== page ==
By Sreynet Chem
Views expressed here are those of the author’s and do not necessarily represent or reflect the views of UNICEF.
Today, the world sees a celebration of parity handshaking with femininity as the misogynistic bigotry sees it as “Females’ whine day” — so they may call it.
March 8: International Women’s Day, by all means, historically known, hosts a crucial day to every woman particularly those who go “I can’t believe I’m still fighting for this s***.”
International Women’s day is commemorated to exhibit women’s phenomenal struggle all around the world and read to men a memo of how their partners, relatives or coworkers may have constituted the percentage of those who strive to crack the glass ceiling, work under wide pay gap and, horrifying enough, have fallen victim to gender-based violence.
The fact that violence against women is still dominating the streets in contemporary society in a way similar to a fictional society when the Capulets and the Montagues were drawing swords at each other is ridiculous. I remember last year on women’s day reading about the tragic fate of a woman during my casual lunchtime Facebook scroll. It was upsetting to watch how domestic violence still happening in our society was dislodging the meaning of the day.
Cambodian women, ill-famed targets of gender-related violence, have also been reduced to scapegoats of judgement and name-calling when they fail to conform to the rigid norms or what makes them a good Cambodian woman. These are a few:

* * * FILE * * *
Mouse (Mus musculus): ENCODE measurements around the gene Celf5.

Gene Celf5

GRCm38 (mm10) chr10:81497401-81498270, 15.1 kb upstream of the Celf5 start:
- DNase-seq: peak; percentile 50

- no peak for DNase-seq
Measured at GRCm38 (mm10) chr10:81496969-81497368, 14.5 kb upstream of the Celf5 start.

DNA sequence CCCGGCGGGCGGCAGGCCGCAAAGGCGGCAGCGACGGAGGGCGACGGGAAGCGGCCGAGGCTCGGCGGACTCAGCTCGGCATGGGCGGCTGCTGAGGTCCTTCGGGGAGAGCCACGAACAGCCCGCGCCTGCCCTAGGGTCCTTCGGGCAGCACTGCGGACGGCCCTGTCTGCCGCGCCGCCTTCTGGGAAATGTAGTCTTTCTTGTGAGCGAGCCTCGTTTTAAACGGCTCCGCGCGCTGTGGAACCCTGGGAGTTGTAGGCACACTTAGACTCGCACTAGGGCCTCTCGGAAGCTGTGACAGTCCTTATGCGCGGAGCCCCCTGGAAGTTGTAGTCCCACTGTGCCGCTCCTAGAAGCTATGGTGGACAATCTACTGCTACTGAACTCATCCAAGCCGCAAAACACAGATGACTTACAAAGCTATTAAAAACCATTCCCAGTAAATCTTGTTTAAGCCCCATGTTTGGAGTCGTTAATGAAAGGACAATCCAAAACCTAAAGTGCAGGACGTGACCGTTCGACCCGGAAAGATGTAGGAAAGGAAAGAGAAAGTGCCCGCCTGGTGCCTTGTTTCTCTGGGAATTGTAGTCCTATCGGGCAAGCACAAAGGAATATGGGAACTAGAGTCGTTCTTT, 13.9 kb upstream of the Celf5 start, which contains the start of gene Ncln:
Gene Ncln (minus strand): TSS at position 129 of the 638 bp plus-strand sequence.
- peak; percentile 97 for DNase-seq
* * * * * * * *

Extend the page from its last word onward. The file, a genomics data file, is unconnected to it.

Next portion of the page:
1. Wearing shorts are for call girls…. Does the world revolve around our pants length?
2. You must learn how to cook for your future husband…. Everyone has to learn how to cook when they’re hungry for goodness’ sake!
3. Staying out late is not for women… Self-restraint is rare these days. Can’t enjoy life for s***
And the list goes on.
For me, March 8th is about bringing this yardstick to review.
Gender issues are globalized. I have learnt that the cases of gender issue in India are pervasive. One woman dies every hour because of dowry fight. The discovery of how 70% of married Indian women between the age of 15 and 49 are victims of beatings and rape is heart-wrenching. The reality of pay gap is that Indian women are paid 27% less than men. All of these figures only keep multiplying themselves and add up to why putting an end to gender disparity will take longer than just one day.
Women’s day needs to exist every single day, every single hour. And surely, we have a long way to go. International Women’s Day is about men of the globe partaking as advocates. It is an awareness day to remind everyone of women’s superpower beyond kitchens and how deserving they are to have a fair access to every opportunity. It is basically about how to learn to grab these women a little more by their opinions and little less than by their body parts. That is how we make international women’s day great again.
Originally posted on Wednesday, March 8, 2017